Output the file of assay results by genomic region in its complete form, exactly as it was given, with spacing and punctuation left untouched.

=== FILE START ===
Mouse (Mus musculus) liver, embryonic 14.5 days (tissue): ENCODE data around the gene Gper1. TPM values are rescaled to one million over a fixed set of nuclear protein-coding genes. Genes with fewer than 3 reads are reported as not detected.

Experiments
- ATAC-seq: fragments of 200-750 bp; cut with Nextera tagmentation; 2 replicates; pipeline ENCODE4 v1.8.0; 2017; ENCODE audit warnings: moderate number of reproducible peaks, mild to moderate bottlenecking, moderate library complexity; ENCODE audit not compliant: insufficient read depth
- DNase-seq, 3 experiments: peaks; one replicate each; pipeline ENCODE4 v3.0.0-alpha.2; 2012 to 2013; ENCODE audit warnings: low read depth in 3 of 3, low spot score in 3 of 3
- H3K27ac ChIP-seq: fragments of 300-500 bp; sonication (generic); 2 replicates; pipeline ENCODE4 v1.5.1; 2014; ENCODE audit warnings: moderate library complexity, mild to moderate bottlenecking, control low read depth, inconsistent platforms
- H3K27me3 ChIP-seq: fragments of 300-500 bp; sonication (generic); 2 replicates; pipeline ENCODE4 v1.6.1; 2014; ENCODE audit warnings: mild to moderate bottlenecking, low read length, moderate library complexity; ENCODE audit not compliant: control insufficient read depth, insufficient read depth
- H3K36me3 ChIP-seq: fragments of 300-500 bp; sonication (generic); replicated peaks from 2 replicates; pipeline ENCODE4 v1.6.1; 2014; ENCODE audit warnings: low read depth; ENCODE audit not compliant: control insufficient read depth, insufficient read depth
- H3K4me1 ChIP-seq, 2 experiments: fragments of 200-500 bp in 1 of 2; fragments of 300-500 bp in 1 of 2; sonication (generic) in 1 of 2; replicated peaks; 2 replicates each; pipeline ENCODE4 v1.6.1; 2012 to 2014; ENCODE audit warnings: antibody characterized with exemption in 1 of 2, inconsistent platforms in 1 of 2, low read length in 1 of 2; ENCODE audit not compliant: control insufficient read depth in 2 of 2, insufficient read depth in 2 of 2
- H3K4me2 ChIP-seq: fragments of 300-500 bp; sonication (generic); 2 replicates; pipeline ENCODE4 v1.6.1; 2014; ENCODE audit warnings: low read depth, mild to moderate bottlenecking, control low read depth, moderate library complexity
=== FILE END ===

Mouse (Mus musculus) liver, embryonic 14.5 days (tissue): ENCODE data around the gene Gper1. TPM values are rescaled to one million over a fixed set of nuclear protein-coding genes. Genes with fewer than 3 reads are reported as not detected.

Experiments
- ATAC-seq: fragments of 200-750 bp; cut with Nextera tagmentation; 2 replicates; pipeline ENCODE4 v1.8.0; 2017; ENCODE audit warnings: moderate number of reproducible peaks, mild to moderate bottlenecking, moderate library complexity; ENCODE audit not compliant: insufficient read depth
- DNase-seq, 3 experiments: peaks; one replicate each; pipeline ENCODE4 v3.0.0-alpha.2; 2012 to 2013; ENCODE audit warnings: low read depth in 3 of 3, low spot score in 3 of 3
- H3K27ac ChIP-seq: fragments of 300-500 bp; sonication (generic); 2 replicates; pipeline ENCODE4 v1.5.1; 2014; ENCODE audit warnings: moderate library complexity, mild to moderate bottlenecking, control low read depth, inconsistent platforms
- H3K27me3 ChIP-seq: fragments of 300-500 bp; sonication (generic); 2 replicates; pipeline ENCODE4 v1.6.1; 2014; ENCODE audit warnings: mild to moderate bottlenecking, low read length, moderate library complexity; ENCODE audit not compliant: control insufficient read depth, insufficient read depth
- H3K36me3 ChIP-seq: fragments of 300-500 bp; sonication (generic); replicated peaks from 2 replicates; pipeline ENCODE4 v1.6.1; 2014; ENCODE audit warnings: low read depth; ENCODE audit not compliant: control insufficient read depth, insufficient read depth
- H3K4me1 ChIP-seq, 2 experiments: fragments of 200-500 bp in 1 of 2; fragments of 300-500 bp in 1 of 2; sonication (generic) in 1 of 2; replicated peaks; 2 replicates each; pipeline ENCODE4 v1.6.1; 2012 to 2014; ENCODE audit warnings: antibody characterized with exemption in 1 of 2, inconsistent platforms in 1 of 2, low read length in 1 of 2; ENCODE audit not compliant: control insufficient read depth in 2 of 2, insufficient read depth in 2 of 2
- H3K4me2 ChIP-seq: fragments of 300-500 bp; sonication (generic); 2 replicates; pipeline ENCODE4 v1.6.1; 2014; ENCODE audit warnings: low read depth, mild to moderate bottlenecking, control low read depth, moderate library complexity